Billy Rowe: The songs that made ‘Feel The Shake’ were a combination. There are songs on that album that we hadn’t even put in the set leading up to getting signed. “Feel The Shake” was written after we were signed; same with “Bloodstone” and “Snakebite.” We made this shift in the earlier days. We were a ‘glammy punk’ type band then when Sami Yaffa [Hanoi Rocks] joined the band after we signed with Elektra. Sam was light years above the rest of us; in terms of musician[ship] and experience. I really think Sami coming into the band took Jetboy to another level musically.

Thinking back now, I would have loved to have made ‘Feel The Shake’ sound ‘grittier.’ I think the influence of the label thinking that we had radio potential took some of the grit out of the songs. When you have bands like Bon Jovi and Def Leppard breaking on radio, the rest of the industry followed suit. “Fire In My Heart” is an old song. The version on the record has the same vibe and melody but I’d say that it’s a bit more ‘sophisticated’ than the original. We also used to have “Bad Disease” in the pre-Elektra days. We had a song called “Missing You.” It was a ballad but it wasn’t your typical ballad. That song was pulled from the album that was released by MCA. In the time that we had been dropped, we had been working on some more songs. “Make Some Noise” was one of them. Michael [Goldstone], our A&R guy, loved the song. He felt that we needed to put that on the album. So next thing you know, we’re in the studio with [producer] Ric Rowde [Poison, Faster Pussycat] recording “Make Some Noise” which ultimately replaced “Missing You” on the MCA version of ‘Feel The Shake.’

Sleaze Roxx: Jetboy is clearly an eclectic band and it came out in the music. Do you think that might have worked against the band to some extent? Sure, there’s something on the album for everybody but at the same time, Jetboy wasn’t in the box.

Billy Rowe: There were some bands that were ahead of their time for sure. Jetboy, I believe was one of those bands. I agree with you the bands that were out there at the same as us that were signed were one dimensional. I don’t know if that’s why they were more successful? I don’t know for sure.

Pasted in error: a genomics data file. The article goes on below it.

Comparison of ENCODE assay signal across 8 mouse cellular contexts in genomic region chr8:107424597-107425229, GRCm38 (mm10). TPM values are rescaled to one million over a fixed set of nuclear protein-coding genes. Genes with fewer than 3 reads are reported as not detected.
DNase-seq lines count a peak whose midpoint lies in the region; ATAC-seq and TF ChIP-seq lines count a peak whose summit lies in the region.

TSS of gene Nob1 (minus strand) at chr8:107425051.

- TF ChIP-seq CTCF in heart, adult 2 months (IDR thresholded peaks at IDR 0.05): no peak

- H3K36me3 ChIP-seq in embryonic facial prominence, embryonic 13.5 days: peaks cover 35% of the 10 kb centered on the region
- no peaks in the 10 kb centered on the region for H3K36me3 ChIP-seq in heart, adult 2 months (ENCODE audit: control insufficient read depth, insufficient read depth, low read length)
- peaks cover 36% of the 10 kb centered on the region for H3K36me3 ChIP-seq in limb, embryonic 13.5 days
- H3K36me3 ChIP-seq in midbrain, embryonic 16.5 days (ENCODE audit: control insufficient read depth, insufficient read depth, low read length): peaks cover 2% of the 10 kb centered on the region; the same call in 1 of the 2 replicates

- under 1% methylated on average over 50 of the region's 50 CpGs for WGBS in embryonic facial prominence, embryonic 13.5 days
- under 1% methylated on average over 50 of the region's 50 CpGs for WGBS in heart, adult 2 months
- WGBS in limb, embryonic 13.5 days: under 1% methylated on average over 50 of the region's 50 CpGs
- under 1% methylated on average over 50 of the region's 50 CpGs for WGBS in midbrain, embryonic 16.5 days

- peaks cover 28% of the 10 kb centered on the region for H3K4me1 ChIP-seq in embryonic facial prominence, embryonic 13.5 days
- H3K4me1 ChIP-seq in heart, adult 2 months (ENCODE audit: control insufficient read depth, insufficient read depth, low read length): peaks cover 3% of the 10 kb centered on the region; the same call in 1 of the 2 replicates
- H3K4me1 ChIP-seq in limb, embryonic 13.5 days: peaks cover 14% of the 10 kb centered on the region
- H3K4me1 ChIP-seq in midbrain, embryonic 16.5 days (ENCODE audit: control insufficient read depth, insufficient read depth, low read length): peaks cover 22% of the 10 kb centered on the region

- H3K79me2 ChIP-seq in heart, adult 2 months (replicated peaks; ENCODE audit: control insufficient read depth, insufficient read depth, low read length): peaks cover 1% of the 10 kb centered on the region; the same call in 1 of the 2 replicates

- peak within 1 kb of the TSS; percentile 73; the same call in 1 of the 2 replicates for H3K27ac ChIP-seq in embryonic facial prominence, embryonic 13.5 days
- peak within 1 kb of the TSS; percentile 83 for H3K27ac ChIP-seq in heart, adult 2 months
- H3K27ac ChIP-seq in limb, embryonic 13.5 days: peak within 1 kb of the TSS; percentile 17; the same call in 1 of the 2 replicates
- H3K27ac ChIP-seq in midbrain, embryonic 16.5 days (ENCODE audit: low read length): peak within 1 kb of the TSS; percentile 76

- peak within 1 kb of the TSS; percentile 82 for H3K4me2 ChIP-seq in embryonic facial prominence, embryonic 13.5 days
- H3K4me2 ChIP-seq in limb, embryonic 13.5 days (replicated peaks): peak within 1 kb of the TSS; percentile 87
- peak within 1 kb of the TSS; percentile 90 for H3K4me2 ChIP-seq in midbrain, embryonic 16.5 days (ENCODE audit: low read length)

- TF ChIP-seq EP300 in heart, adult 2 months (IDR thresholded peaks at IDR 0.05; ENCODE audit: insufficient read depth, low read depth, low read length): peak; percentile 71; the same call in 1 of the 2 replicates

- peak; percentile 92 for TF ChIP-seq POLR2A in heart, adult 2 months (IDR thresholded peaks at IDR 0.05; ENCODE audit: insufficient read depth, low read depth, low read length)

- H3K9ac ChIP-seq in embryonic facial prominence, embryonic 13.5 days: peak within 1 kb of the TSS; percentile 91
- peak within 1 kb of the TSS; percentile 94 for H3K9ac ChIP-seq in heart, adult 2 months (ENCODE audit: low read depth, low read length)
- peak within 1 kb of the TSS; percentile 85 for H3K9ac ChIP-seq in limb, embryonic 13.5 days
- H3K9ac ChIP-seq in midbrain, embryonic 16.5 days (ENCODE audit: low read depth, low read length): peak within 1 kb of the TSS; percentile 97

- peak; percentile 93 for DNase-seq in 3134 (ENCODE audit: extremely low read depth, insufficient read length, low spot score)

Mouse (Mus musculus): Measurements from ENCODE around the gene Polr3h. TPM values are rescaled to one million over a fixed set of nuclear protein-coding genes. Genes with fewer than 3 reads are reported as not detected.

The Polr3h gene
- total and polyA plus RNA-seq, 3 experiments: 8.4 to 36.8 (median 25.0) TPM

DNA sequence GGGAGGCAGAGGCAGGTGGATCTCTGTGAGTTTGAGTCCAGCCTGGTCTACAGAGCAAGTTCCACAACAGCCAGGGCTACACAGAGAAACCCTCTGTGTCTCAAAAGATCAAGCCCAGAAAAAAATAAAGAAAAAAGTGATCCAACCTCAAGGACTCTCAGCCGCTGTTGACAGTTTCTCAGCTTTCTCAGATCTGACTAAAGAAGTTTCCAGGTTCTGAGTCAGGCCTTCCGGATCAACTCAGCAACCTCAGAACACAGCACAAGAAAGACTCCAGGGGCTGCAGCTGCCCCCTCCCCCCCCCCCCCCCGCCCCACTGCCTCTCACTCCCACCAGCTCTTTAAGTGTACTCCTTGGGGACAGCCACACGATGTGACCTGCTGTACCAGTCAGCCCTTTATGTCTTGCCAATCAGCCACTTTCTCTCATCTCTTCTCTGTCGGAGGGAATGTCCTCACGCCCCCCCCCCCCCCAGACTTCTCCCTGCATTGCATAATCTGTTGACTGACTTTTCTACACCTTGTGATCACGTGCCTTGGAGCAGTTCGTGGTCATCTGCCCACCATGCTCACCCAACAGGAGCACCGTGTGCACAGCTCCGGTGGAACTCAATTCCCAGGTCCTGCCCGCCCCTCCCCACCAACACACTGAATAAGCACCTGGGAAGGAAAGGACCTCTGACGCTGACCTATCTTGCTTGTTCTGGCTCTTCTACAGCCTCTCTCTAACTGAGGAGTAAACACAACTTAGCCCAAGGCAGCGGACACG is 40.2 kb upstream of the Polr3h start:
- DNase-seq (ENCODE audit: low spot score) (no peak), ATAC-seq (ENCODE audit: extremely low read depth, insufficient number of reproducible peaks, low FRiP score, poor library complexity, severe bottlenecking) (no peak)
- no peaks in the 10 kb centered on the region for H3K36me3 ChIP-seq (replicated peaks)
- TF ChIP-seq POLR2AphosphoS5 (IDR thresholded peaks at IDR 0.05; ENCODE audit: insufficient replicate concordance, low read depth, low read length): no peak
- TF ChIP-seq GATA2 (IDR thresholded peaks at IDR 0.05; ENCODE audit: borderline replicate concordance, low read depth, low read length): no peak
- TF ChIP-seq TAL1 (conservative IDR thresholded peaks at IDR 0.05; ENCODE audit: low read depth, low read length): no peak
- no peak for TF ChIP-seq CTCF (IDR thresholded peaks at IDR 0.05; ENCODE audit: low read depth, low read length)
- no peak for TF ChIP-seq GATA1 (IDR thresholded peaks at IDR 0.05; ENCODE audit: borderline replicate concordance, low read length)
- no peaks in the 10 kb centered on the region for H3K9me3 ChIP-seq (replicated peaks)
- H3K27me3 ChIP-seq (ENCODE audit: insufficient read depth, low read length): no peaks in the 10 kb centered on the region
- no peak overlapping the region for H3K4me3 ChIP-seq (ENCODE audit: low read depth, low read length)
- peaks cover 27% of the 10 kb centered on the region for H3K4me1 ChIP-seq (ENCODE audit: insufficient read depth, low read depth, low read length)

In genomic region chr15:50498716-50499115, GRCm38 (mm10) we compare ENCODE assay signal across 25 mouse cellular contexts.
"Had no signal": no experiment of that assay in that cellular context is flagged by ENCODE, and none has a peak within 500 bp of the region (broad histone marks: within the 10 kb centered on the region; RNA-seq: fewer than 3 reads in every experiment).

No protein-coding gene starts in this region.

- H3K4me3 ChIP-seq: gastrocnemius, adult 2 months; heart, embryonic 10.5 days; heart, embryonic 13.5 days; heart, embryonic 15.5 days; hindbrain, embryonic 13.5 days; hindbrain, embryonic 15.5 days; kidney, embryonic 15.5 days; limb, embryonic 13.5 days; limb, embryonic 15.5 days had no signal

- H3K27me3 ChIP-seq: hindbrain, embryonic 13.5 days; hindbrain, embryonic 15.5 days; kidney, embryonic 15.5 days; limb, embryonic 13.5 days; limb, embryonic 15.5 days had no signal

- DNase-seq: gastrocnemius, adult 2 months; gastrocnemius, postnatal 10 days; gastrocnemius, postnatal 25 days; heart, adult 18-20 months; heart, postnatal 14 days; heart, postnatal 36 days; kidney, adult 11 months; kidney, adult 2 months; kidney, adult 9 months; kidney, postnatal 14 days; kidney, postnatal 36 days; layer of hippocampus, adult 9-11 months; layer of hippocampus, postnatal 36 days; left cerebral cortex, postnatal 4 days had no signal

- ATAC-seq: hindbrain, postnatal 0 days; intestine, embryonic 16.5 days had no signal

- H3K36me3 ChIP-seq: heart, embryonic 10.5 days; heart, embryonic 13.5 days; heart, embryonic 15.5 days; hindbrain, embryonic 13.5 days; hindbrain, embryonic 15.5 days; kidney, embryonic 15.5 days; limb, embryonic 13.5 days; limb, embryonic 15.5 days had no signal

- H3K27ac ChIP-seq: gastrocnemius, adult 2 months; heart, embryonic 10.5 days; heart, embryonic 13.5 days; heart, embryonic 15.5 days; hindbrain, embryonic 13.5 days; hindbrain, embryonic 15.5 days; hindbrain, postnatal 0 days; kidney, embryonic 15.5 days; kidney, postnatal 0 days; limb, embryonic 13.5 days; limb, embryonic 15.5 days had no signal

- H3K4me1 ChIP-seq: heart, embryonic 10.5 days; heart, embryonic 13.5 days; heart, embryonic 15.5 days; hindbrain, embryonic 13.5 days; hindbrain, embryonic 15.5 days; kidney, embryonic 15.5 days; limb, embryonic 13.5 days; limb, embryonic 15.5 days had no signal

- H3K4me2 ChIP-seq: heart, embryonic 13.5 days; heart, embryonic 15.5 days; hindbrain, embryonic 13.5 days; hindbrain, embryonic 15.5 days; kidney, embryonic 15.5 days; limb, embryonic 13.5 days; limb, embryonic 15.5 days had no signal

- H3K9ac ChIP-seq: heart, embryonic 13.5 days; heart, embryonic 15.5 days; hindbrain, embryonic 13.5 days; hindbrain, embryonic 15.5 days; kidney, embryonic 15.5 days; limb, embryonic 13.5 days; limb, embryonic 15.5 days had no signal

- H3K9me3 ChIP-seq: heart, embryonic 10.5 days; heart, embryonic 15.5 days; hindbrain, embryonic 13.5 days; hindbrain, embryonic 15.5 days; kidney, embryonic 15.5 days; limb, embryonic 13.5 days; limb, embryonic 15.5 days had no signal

Sleaze Roxx: Once signed to Elektra, how did you go about hiring a producer?

Billy Rowe: I remember shortly after getting signed, our manager Richard Wright saying “I think you guys need to starting thinking what some of your favorite records are and who produced them. We have to think about someone to produce the record.” I was totally into that. I pulled out my KISS, Aerosmith records. We came up with a wish list — Jack Douglas, Bob Ezrin, Roy Thomas Baker, people like that. Tom Allom was also thrown on the table. We were a fan of his work with Judas Priest and he had worked with Def Leppard. If you can believe this, we even met with Paul Stanley when he wanted to break into production. So we had met with some people but it was Tom Allom who we felt a connection with. We loved Judas Priest’s ‘Point of Entry’ and ‘British Steel.’ Granted, we’re not Judas Priest but we loved his work.

Tom [Allom] was super into the band and he was super supportive. He helped us out even after we were dropped. When he signed on to work with us, it was fresh for him because he hadn’t worked with a band like us before. Tom felt that maybe ‘Feel The Shake’ would get him more work producing ‘mainstream’ acts.

Sleaze Roxx: What’s your recollection about the album cover of ‘Feel The Shake?’ To me it has this kind of comic book type vibe to it.